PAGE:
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jhansen42
Frozen dishwasher supply line
jhansen42

My new, energy efficient dishwasher has its water supply connection on the back side of the unit – not underneath. The unit is installed against a well-insulated (perhaps not as much as I think) outside wall; yet with outside temperatures below freezing for days at a time here in Delaware, I am finding the water in the supply line freezes! I can only run the dishwasher when the outside temperature is above freezing or, if below freezing, when the morning and early afternoon sun heats up the east side of house where my dishwasher is. The national chain where I bought the unit and the local firm they contracted for the installation have been no help.

The supply line from under my kitchen sink (adjacent to the dishwasher) to the back of the dishwasher is a flexible hose with braided stainless covering. I am concerned that the repeated freeze/thaw cycle will weaken the hose and it will eventually fail. For that reason, I keep the water supply turned OFF when the unit is not in use.

Does anyone who has tackled a similar problem have any ideas for a lasting solution?

Thanks!
Jeff

A. Spruce
Re: Frozen dishwasher supply line
A. Spruce

It has been my experience that dishwasher taps originate under the kitchen sink and are run within conditioned space to the adjacent dishwasher. Granted, against an outside wall and behind a cabinet isn't exactly "conditioned" space, however, it should still be well above freezing.

Personally, I think you have a right to be concerned about a freezing issue with this water line, not sure there is a great deal you can do to combat the problem, though you might try removing the toe kick from the dishwasher to allow more house air to circulate under the machine, thus providing a warmer environment for the plumbing.

Honestly, if your supply line is freezing, I'd also be concerned about the discharge line, all the more reason to open up the kick panel.

Mastercarpentry
Re: Frozen dishwasher supply line
Mastercarpentry

I'm a nut for neatness but if someone fastened that supply line to an exterior wall, the wall's cold could be transferring to it. Be sure there's no contact between the supply line and anything exterior be they floor or wall; small pieces of pipe insulation clipped on where needed as spacers may be enough to prevent that. Don't insulate the whole line or it will probably make things worse.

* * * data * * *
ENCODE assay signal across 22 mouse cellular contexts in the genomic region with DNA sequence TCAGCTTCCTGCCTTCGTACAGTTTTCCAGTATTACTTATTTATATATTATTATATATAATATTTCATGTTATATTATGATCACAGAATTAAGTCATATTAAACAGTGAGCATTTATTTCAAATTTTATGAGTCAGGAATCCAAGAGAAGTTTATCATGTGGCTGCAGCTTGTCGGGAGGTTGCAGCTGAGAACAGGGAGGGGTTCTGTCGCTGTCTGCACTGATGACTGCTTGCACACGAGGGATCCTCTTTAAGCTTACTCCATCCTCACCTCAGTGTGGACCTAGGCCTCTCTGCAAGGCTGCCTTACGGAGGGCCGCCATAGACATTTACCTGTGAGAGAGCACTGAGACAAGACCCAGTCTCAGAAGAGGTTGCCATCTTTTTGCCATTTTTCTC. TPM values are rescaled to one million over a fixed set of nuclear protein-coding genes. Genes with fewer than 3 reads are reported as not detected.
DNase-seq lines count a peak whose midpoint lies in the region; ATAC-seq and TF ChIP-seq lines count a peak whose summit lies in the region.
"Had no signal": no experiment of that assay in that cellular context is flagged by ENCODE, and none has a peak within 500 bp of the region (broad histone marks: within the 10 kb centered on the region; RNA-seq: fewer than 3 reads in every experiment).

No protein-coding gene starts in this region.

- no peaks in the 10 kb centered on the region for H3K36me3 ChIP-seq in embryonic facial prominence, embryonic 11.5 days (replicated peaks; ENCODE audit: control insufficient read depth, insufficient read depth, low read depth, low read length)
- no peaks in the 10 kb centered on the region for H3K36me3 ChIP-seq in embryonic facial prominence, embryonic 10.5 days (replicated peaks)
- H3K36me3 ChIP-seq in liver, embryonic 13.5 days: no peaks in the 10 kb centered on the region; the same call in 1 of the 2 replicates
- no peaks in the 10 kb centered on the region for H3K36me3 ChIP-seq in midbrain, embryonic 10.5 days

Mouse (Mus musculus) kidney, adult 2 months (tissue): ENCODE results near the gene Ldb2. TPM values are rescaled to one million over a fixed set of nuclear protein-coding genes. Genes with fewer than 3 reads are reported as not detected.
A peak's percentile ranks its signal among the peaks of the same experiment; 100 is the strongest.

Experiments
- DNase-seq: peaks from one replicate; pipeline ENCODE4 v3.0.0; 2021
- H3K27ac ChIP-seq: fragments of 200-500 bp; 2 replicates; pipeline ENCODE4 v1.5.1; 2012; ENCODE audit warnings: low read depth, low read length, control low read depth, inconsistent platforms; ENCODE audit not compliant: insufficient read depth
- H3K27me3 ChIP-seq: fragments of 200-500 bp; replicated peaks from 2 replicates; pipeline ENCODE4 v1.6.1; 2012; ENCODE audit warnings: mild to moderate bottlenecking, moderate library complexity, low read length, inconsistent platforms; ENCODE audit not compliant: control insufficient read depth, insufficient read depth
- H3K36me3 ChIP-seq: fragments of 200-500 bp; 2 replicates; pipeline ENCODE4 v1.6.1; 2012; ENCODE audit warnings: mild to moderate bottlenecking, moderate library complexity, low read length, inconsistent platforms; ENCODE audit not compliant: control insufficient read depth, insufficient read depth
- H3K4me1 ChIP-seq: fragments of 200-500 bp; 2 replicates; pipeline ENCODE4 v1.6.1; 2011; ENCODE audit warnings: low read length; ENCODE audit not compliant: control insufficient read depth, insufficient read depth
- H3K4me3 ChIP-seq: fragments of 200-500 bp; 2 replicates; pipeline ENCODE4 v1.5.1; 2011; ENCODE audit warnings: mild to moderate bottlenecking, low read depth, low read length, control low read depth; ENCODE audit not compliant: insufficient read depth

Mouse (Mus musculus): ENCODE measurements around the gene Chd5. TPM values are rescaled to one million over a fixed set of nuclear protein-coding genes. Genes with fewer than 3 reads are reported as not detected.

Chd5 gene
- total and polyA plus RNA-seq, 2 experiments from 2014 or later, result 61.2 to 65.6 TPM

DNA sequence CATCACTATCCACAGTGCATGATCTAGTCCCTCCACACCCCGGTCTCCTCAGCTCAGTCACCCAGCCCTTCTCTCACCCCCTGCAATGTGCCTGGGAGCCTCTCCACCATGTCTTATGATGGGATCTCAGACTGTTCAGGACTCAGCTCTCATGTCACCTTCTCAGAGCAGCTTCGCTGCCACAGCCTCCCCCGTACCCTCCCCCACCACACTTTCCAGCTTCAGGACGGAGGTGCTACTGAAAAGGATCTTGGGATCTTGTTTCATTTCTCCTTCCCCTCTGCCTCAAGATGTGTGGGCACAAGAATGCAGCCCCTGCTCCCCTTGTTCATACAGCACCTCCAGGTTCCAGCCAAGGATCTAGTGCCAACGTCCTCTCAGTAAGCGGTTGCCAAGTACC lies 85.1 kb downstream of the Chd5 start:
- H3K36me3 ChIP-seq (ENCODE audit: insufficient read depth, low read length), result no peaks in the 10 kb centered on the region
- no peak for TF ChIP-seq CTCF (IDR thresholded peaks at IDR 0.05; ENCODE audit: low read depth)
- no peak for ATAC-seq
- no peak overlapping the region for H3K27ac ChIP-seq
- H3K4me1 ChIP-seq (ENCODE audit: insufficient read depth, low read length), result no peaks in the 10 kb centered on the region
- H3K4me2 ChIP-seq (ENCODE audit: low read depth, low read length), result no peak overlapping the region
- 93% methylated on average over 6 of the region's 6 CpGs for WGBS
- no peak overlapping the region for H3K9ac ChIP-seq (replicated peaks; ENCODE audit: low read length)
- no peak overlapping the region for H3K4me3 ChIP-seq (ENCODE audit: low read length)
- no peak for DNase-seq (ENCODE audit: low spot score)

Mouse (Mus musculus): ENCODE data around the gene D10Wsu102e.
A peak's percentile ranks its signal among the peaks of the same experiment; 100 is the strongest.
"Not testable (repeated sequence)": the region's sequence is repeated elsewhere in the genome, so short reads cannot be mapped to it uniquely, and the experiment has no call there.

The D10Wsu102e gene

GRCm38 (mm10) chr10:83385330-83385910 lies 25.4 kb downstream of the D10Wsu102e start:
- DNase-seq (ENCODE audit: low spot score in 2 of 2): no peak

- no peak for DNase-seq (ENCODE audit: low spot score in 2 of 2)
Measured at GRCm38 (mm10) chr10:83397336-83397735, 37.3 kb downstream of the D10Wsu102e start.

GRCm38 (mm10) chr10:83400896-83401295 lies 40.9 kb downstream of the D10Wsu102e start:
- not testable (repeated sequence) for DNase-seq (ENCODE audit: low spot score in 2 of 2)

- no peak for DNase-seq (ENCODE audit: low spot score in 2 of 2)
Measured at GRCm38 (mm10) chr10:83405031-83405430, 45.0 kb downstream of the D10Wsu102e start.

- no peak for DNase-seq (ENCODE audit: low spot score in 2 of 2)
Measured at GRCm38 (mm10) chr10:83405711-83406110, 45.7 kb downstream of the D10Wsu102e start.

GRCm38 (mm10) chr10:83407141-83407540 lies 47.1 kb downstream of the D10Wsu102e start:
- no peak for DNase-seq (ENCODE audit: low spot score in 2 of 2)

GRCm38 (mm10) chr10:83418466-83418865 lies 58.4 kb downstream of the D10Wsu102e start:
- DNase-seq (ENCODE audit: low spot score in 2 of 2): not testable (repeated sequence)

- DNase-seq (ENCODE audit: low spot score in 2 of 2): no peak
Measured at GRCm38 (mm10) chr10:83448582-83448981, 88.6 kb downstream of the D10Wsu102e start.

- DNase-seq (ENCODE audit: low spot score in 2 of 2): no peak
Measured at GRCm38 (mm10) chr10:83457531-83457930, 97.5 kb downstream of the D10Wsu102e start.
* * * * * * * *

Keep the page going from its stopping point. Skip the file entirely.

Phil

keith3267
Re: Frozen dishwasher supply line
keith3267

I'm going to make an educated guess here that the supply line fits in a groove at the back of the dishwasher. If it does, opening up the kickplate may not help as much. In my experience, the kickplate under the dishwasher is adjustable so you can loosen two screws and raise it up to give about a quarter inch clearance between it and the bottom of the floor, and I would do that.

If the supply hose does fit in a groove, then there will be less air to circulate around it. Since the dishwasher is a high efficiency unit, it is probably well insulated and that insulation blocks the warm air inside the house from getting to the supply hose. Bad engineering, the company that manufactures this unit should be made aware of this situation. Without some feedback, they will continue to make these errors.

But in the meantime, raise the kickpanel and leave the door open on the dishwasher for an hour or two before use. Warm room air inside your dishwasher may help keep the hose from freezing.

Edit: The owners manual for the dishwasher should have a 1-800 number for warrantee issues. Please call that number and let them know the problem. If they are an ISO certified company, then ask the customer service representative (CSR) to open a quality investigation into the problem. If you don't ask for this, the issue may not get to the engineering or quality departments and stop in sales. This will force them to investigate, make needed changes and inform you of the outcome. You will actually be doing them a favor so don't be shy about it.

Getting feedback is very rare for most companies, and yet it is so important to helping them improve their products. They do want to improve their products as it improves their bottom line as well. So do them a favor and give them this feedback. They will appreciate it.

dj1
Re: Frozen dishwasher supply line
dj1

Take photos of the plumbing under the sink and behind the unit. It will help us a lot.

jhansen42
Re: Frozen dishwasher supply line
jhansen42

Thank you all for your responses. Here's what I can show and tell you at this point:

The dishwasher is a 500 series Bosch (SHE65T52UC/02). Opening up the toe kick probably won't do much good as the frame for this unit goes all the way to the floor (see photo). I will leave it open to see if it helps.